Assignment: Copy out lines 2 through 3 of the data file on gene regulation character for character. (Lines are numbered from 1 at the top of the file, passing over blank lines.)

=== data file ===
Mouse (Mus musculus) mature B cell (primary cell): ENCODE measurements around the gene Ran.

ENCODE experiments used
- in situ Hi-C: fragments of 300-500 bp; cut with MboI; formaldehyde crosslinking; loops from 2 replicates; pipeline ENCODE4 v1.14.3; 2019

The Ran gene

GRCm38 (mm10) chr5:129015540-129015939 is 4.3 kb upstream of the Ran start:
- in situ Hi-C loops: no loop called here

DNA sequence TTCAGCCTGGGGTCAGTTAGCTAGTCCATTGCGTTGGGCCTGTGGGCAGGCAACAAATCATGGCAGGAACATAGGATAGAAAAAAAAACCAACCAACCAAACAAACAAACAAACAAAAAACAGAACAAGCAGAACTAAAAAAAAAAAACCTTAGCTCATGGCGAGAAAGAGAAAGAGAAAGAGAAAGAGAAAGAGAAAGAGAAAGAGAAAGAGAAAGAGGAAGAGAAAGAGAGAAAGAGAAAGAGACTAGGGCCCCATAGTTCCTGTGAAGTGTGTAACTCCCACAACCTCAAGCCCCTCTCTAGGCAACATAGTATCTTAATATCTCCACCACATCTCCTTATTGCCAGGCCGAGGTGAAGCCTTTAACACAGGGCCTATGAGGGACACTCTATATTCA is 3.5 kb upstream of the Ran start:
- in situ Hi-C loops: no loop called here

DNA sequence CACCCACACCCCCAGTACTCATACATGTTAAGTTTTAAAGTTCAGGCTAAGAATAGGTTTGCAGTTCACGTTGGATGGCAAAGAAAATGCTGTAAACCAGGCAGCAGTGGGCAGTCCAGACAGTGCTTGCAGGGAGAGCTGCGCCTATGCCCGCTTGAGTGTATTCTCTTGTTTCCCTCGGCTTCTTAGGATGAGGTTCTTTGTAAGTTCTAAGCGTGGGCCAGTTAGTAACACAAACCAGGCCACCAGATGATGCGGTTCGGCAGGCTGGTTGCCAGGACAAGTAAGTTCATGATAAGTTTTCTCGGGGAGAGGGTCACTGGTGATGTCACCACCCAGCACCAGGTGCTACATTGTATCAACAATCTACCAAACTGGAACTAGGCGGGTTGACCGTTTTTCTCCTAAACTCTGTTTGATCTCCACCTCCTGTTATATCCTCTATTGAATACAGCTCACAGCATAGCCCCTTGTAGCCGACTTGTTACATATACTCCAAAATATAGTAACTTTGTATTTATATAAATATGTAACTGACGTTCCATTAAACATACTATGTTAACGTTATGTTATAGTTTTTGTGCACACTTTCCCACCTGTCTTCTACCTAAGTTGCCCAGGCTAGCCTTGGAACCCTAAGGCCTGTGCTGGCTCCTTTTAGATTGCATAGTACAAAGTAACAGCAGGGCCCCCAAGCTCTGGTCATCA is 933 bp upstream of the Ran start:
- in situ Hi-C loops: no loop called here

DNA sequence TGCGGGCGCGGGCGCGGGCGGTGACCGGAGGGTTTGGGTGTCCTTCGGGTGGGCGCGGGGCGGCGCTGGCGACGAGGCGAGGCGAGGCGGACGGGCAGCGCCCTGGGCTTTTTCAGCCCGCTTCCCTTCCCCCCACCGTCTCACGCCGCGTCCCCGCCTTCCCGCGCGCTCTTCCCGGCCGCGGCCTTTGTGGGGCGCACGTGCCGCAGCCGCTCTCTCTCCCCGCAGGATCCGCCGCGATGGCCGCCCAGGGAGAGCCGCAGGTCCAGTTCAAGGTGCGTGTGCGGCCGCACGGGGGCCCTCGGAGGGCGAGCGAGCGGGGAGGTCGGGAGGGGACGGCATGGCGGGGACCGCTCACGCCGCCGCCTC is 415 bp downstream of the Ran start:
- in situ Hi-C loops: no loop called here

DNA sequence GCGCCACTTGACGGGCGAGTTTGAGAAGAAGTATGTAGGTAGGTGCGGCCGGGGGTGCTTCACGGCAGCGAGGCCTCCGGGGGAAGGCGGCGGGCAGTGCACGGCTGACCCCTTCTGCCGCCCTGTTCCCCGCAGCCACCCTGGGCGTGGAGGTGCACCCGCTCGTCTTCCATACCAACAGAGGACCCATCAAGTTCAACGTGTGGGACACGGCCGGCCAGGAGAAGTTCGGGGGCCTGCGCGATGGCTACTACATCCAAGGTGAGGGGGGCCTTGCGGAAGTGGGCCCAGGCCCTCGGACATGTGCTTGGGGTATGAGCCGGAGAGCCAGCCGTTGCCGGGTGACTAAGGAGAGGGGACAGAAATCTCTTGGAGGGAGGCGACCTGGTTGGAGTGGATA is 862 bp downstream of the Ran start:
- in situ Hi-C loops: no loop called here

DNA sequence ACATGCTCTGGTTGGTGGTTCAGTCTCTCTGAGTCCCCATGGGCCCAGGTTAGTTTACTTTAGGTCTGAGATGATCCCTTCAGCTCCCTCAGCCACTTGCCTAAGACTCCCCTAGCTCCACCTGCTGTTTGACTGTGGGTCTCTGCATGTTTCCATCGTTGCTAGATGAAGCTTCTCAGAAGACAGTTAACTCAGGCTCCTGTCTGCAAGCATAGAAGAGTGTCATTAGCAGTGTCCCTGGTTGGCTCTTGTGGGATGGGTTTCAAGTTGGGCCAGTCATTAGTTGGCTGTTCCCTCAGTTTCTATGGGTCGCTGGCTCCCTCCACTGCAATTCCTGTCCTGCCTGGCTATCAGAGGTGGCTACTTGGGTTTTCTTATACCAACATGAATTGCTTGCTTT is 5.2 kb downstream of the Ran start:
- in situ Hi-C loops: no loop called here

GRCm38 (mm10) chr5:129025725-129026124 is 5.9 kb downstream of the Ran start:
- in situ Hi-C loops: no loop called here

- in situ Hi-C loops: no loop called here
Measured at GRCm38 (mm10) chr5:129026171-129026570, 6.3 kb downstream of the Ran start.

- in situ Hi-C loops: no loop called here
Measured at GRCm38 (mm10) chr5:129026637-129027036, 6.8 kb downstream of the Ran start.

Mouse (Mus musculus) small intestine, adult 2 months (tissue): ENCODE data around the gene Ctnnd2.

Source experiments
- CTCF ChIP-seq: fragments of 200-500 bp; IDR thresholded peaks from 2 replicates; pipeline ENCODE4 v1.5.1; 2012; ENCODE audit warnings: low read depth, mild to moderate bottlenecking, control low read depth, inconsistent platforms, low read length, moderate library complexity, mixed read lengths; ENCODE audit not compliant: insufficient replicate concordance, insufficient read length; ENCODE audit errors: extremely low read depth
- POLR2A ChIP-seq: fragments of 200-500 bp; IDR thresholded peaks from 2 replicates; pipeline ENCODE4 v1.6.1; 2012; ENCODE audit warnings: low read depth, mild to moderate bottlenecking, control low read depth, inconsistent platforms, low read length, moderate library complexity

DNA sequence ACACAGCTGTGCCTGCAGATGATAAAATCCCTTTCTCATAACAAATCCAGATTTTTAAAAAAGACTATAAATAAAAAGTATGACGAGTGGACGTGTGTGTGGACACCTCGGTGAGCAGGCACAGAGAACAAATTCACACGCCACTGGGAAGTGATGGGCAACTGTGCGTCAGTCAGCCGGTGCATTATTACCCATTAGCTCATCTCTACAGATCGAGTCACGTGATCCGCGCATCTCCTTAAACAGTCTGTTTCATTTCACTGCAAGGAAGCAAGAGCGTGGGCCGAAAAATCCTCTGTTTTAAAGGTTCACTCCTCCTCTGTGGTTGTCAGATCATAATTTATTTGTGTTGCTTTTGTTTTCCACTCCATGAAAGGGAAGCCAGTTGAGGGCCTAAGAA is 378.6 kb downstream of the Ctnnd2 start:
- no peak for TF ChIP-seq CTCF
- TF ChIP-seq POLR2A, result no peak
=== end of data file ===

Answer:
ENCODE experiments used
- in situ Hi-C: fragments of 300-500 bp; cut with MboI; formaldehyde crosslinking; loops from 2 replicates; pipeline ENCODE4 v1.14.3; 2019